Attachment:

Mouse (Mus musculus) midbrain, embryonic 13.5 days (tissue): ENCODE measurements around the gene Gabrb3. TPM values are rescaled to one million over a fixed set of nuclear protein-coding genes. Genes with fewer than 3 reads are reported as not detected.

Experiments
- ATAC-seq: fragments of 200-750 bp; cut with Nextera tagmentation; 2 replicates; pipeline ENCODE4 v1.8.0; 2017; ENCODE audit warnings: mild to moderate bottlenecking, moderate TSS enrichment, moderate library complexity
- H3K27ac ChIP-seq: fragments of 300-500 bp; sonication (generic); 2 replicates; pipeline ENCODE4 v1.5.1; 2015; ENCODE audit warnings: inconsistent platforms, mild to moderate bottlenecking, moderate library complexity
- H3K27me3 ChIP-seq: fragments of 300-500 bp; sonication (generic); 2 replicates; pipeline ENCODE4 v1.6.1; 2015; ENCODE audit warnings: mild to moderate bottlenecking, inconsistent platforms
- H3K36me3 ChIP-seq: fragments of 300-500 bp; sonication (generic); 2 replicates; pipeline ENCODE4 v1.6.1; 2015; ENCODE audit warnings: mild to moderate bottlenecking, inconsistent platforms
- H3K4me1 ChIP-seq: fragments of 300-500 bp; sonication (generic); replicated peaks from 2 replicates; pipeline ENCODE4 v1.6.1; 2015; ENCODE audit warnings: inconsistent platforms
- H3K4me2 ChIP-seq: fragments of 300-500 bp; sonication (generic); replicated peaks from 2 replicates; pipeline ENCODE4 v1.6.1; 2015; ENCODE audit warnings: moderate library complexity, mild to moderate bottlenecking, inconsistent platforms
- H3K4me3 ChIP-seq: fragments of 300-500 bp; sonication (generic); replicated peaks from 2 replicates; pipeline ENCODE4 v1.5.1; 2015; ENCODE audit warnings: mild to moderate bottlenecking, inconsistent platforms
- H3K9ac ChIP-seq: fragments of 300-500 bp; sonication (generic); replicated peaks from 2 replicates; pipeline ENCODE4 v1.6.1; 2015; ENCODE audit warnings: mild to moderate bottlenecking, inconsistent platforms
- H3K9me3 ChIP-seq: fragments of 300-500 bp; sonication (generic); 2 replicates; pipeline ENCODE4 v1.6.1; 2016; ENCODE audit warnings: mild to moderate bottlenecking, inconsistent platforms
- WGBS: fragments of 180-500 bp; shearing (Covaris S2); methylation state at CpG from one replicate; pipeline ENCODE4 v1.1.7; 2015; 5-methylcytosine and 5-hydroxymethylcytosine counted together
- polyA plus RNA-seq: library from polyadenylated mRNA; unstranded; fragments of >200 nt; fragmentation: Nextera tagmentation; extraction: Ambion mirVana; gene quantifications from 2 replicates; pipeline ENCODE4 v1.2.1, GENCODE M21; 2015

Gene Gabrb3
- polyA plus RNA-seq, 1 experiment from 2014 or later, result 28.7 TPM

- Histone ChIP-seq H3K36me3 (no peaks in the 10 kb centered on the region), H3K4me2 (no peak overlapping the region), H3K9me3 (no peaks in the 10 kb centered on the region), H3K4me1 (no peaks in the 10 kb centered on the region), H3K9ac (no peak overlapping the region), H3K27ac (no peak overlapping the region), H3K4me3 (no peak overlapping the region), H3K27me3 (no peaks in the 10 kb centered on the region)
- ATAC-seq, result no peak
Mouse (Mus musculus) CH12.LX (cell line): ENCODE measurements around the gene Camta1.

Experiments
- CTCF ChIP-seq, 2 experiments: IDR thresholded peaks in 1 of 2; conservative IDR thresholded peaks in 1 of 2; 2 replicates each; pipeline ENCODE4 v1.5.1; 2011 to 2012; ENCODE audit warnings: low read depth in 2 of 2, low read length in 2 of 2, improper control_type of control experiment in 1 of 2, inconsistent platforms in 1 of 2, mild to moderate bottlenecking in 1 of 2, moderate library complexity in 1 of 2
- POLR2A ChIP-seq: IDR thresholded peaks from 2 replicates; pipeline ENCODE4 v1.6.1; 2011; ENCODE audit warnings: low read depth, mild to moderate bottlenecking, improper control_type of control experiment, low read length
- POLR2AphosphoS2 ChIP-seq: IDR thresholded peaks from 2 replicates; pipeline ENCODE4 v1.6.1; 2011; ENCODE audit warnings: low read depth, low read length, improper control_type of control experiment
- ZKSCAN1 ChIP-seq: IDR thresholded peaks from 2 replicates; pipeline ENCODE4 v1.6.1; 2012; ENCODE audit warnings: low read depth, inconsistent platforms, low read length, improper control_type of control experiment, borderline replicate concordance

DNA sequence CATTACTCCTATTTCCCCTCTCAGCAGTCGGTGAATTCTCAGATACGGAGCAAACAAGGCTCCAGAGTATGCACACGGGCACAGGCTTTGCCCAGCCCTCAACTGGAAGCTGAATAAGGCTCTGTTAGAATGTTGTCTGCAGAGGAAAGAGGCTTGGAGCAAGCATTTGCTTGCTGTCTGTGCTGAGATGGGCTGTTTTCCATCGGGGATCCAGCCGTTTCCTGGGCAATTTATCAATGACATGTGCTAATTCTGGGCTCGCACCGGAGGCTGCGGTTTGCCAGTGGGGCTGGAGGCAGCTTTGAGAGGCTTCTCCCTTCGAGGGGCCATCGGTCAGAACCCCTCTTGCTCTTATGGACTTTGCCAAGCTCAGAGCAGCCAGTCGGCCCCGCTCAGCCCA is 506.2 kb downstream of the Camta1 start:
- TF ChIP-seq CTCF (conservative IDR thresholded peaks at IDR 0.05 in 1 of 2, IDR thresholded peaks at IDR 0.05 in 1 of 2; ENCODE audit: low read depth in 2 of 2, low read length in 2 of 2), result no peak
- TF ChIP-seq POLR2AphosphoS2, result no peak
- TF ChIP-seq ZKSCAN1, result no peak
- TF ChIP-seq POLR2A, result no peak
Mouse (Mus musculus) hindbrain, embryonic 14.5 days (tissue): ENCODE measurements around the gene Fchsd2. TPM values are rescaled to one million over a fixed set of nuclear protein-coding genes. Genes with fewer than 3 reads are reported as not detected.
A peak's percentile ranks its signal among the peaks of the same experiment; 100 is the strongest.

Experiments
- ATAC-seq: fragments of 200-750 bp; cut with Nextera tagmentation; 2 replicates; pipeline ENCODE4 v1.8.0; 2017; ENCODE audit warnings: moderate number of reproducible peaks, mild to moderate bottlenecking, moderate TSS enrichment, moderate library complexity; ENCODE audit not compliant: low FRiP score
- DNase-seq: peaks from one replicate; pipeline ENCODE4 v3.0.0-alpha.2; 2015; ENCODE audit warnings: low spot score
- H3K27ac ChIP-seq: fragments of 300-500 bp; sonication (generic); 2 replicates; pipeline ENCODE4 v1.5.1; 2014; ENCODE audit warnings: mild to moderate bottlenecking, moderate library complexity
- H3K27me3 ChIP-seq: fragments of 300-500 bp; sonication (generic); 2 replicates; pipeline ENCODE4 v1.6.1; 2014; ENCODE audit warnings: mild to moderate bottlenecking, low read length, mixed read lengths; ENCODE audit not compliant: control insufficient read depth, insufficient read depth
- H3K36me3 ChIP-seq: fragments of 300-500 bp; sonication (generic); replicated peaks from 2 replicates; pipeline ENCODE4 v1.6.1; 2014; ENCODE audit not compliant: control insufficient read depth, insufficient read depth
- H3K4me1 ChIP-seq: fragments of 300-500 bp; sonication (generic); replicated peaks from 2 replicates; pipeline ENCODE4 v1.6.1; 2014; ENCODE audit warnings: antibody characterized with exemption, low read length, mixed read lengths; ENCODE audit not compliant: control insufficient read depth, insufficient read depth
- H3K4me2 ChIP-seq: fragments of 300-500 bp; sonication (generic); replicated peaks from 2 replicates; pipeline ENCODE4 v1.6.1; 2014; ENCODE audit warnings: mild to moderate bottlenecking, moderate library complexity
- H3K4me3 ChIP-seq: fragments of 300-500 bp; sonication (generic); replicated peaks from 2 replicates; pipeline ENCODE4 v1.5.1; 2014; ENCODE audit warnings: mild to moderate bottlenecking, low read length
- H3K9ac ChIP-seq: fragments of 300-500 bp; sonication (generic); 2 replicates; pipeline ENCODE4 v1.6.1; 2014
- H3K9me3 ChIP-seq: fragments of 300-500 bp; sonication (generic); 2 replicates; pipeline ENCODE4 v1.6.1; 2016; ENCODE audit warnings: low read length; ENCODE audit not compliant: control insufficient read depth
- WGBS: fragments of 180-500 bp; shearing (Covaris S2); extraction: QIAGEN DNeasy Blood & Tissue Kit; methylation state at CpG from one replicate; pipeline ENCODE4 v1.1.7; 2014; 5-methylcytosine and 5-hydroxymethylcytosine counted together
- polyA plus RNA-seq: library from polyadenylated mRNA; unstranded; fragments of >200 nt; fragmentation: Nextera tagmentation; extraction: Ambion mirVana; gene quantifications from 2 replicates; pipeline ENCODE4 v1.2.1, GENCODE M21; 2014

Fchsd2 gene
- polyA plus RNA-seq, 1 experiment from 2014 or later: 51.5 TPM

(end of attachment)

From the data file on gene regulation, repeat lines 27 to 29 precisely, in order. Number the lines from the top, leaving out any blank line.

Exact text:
- TF ChIP-seq ZKSCAN1, result no peak
- TF ChIP-seq POLR2A, result no peak
Mouse (Mus musculus) hindbrain, embryonic 14.5 days (tissue): ENCODE measurements around the gene Fchsd2. TPM values are rescaled to one million over a fixed set of nuclear protein-coding genes. Genes with fewer than 3 reads are reported as not detected.